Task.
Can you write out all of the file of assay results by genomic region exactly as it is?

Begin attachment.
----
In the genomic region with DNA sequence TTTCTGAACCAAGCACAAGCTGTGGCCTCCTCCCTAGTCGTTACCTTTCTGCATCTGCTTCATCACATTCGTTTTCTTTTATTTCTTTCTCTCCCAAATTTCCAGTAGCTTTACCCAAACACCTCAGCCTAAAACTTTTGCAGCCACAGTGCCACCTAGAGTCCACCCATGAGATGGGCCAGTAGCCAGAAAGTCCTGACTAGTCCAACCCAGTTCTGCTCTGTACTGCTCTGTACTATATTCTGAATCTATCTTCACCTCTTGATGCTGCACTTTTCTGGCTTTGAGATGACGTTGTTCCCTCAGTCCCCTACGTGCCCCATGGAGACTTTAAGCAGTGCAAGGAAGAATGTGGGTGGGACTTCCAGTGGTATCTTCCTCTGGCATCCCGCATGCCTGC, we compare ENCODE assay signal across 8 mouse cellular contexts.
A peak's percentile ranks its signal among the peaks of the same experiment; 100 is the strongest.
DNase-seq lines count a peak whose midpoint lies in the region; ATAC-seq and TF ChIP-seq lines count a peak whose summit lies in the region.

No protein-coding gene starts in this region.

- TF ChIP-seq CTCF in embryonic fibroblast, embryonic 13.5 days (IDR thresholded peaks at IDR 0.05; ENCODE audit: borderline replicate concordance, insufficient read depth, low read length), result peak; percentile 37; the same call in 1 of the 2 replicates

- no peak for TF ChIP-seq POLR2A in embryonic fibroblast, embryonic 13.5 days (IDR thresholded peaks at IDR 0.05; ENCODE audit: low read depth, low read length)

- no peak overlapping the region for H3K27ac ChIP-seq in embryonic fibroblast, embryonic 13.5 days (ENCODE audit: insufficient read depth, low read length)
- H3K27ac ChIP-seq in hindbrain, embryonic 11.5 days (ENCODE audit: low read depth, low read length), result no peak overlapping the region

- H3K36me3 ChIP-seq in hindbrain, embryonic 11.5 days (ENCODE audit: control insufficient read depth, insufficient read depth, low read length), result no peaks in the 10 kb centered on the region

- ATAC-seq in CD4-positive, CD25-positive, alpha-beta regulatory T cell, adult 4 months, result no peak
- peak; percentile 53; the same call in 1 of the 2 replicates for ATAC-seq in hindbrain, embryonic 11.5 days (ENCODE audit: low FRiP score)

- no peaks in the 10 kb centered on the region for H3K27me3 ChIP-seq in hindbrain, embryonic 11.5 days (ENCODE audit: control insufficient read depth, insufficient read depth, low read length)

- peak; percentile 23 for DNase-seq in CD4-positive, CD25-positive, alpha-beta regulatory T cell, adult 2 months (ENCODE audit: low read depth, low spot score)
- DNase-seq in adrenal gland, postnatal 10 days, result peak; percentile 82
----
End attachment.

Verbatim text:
In the genomic region with DNA sequence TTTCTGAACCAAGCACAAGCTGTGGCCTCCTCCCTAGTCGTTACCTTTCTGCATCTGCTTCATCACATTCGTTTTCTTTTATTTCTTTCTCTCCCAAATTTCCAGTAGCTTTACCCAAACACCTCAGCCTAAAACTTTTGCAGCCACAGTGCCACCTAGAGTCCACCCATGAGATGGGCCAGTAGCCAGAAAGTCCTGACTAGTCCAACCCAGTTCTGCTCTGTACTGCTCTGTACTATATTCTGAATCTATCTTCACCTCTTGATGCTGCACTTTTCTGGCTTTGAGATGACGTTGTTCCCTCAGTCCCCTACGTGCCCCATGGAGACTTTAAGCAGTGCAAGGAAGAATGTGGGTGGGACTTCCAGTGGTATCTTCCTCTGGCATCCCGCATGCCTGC, we compare ENCODE assay signal across 8 mouse cellular contexts.
A peak's percentile ranks its signal among the peaks of the same experiment; 100 is the strongest.
DNase-seq lines count a peak whose midpoint lies in the region; ATAC-seq and TF ChIP-seq lines count a peak whose summit lies in the region.

No protein-coding gene starts in this region.

- TF ChIP-seq CTCF in embryonic fibroblast, embryonic 13.5 days (IDR thresholded peaks at IDR 0.05; ENCODE audit: borderline replicate concordance, insufficient read depth, low read length), result peak; percentile 37; the same call in 1 of the 2 replicates

- no peak for TF ChIP-seq POLR2A in embryonic fibroblast, embryonic 13.5 days (IDR thresholded peaks at IDR 0.05; ENCODE audit: low read depth, low read length)

- no peak overlapping the region for H3K27ac ChIP-seq in embryonic fibroblast, embryonic 13.5 days (ENCODE audit: insufficient read depth, low read length)
- H3K27ac ChIP-seq in hindbrain, embryonic 11.5 days (ENCODE audit: low read depth, low read length), result no peak overlapping the region

- H3K36me3 ChIP-seq in hindbrain, embryonic 11.5 days (ENCODE audit: control insufficient read depth, insufficient read depth, low read length), result no peaks in the 10 kb centered on the region

- ATAC-seq in CD4-positive, CD25-positive, alpha-beta regulatory T cell, adult 4 months, result no peak
- peak; percentile 53; the same call in 1 of the 2 replicates for ATAC-seq in hindbrain, embryonic 11.5 days (ENCODE audit: low FRiP score)

- no peaks in the 10 kb centered on the region for H3K27me3 ChIP-seq in hindbrain, embryonic 11.5 days (ENCODE audit: control insufficient read depth, insufficient read depth, low read length)

- peak; percentile 23 for DNase-seq in CD4-positive, CD25-positive, alpha-beta regulatory T cell, adult 2 months (ENCODE audit: low read depth, low spot score)
- DNase-seq in adrenal gland, postnatal 10 days, result peak; percentile 82